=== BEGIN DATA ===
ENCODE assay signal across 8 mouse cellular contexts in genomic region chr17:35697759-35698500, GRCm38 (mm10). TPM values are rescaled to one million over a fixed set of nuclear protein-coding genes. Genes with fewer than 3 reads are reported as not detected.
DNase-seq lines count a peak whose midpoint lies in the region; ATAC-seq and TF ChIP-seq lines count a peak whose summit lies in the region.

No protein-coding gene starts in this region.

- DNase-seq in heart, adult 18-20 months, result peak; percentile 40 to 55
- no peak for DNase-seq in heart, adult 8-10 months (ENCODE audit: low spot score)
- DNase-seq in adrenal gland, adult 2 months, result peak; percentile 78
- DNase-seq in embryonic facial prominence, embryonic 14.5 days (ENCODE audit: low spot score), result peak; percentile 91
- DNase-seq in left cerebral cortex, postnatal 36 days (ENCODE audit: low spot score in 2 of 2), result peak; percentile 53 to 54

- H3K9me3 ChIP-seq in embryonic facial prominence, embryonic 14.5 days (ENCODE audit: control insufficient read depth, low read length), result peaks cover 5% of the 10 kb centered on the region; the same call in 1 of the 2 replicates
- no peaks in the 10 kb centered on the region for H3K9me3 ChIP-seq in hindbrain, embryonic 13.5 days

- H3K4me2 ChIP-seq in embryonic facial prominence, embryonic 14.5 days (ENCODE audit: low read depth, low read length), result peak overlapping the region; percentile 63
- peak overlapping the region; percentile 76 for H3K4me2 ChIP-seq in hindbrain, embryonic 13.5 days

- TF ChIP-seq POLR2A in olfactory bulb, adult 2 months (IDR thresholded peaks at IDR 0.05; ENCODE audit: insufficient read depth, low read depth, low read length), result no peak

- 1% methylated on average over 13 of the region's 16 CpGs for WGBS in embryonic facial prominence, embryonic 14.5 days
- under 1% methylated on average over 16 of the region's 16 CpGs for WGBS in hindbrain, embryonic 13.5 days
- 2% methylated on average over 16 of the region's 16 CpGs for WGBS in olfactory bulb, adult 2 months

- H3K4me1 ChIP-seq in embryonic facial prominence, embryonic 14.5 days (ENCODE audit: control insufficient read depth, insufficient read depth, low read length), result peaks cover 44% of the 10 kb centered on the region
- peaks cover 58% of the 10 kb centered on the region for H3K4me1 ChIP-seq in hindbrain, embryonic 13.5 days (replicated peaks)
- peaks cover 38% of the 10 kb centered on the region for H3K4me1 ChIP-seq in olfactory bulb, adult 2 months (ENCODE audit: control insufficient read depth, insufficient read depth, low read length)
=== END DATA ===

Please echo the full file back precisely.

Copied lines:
ENCODE assay signal across 8 mouse cellular contexts in genomic region chr17:35697759-35698500, GRCm38 (mm10). TPM values are rescaled to one million over a fixed set of nuclear protein-coding genes. Genes with fewer than 3 reads are reported as not detected.
DNase-seq lines count a peak whose midpoint lies in the region; ATAC-seq and TF ChIP-seq lines count a peak whose summit lies in the region.

No protein-coding gene starts in this region.

- DNase-seq in heart, adult 18-20 months, result peak; percentile 40 to 55
- no peak for DNase-seq in heart, adult 8-10 months (ENCODE audit: low spot score)
- DNase-seq in adrenal gland, adult 2 months, result peak; percentile 78
- DNase-seq in embryonic facial prominence, embryonic 14.5 days (ENCODE audit: low spot score), result peak; percentile 91
- DNase-seq in left cerebral cortex, postnatal 36 days (ENCODE audit: low spot score in 2 of 2), result peak; percentile 53 to 54

- H3K9me3 ChIP-seq in embryonic facial prominence, embryonic 14.5 days (ENCODE audit: control insufficient read depth, low read length), result peaks cover 5% of the 10 kb centered on the region; the same call in 1 of the 2 replicates
- no peaks in the 10 kb centered on the region for H3K9me3 ChIP-seq in hindbrain, embryonic 13.5 days

- H3K4me2 ChIP-seq in embryonic facial prominence, embryonic 14.5 days (ENCODE audit: low read depth, low read length), result peak overlapping the region; percentile 63
- peak overlapping the region; percentile 76 for H3K4me2 ChIP-seq in hindbrain, embryonic 13.5 days

- TF ChIP-seq POLR2A in olfactory bulb, adult 2 months (IDR thresholded peaks at IDR 0.05; ENCODE audit: insufficient read depth, low read depth, low read length), result no peak

- 1% methylated on average over 13 of the region's 16 CpGs for WGBS in embryonic facial prominence, embryonic 14.5 days
- under 1% methylated on average over 16 of the region's 16 CpGs for WGBS in hindbrain, embryonic 13.5 days
- 2% methylated on average over 16 of the region's 16 CpGs for WGBS in olfactory bulb, adult 2 months

- H3K4me1 ChIP-seq in embryonic facial prominence, embryonic 14.5 days (ENCODE audit: control insufficient read depth, insufficient read depth, low read length), result peaks cover 44% of the 10 kb centered on the region
- peaks cover 58% of the 10 kb centered on the region for H3K4me1 ChIP-seq in hindbrain, embryonic 13.5 days (replicated peaks)
- peaks cover 38% of the 10 kb centered on the region for H3K4me1 ChIP-seq in olfactory bulb, adult 2 months (ENCODE audit: control insufficient read depth, insufficient read depth, low read length)